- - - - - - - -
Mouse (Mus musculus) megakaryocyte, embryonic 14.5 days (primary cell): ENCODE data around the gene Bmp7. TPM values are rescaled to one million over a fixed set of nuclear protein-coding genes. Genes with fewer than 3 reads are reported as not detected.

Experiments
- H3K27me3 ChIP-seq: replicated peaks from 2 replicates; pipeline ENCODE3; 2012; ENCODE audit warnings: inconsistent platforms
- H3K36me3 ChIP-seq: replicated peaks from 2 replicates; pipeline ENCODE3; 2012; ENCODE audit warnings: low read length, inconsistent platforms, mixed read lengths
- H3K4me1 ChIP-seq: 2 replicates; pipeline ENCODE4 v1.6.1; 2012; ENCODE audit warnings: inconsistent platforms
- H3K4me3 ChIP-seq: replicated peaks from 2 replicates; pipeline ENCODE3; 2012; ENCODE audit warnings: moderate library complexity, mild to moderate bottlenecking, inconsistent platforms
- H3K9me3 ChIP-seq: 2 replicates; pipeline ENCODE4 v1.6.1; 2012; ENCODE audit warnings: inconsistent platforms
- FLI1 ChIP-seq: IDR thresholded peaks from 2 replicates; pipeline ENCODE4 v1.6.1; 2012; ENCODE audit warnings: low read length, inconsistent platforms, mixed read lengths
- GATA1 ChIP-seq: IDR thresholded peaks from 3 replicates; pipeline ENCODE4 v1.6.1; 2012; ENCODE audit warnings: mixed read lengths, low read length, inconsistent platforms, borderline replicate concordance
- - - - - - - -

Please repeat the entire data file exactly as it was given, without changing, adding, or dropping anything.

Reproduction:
Mouse (Mus musculus) megakaryocyte, embryonic 14.5 days (primary cell): ENCODE data around the gene Bmp7. TPM values are rescaled to one million over a fixed set of nuclear protein-coding genes. Genes with fewer than 3 reads are reported as not detected.

Experiments
- H3K27me3 ChIP-seq: replicated peaks from 2 replicates; pipeline ENCODE3; 2012; ENCODE audit warnings: inconsistent platforms
- H3K36me3 ChIP-seq: replicated peaks from 2 replicates; pipeline ENCODE3; 2012; ENCODE audit warnings: low read length, inconsistent platforms, mixed read lengths
- H3K4me1 ChIP-seq: 2 replicates; pipeline ENCODE4 v1.6.1; 2012; ENCODE audit warnings: inconsistent platforms
- H3K4me3 ChIP-seq: replicated peaks from 2 replicates; pipeline ENCODE3; 2012; ENCODE audit warnings: moderate library complexity, mild to moderate bottlenecking, inconsistent platforms
- H3K9me3 ChIP-seq: 2 replicates; pipeline ENCODE4 v1.6.1; 2012; ENCODE audit warnings: inconsistent platforms
- FLI1 ChIP-seq: IDR thresholded peaks from 2 replicates; pipeline ENCODE4 v1.6.1; 2012; ENCODE audit warnings: low read length, inconsistent platforms, mixed read lengths
- GATA1 ChIP-seq: IDR thresholded peaks from 3 replicates; pipeline ENCODE4 v1.6.1; 2012; ENCODE audit warnings: mixed read lengths, low read length, inconsistent platforms, borderline replicate concordance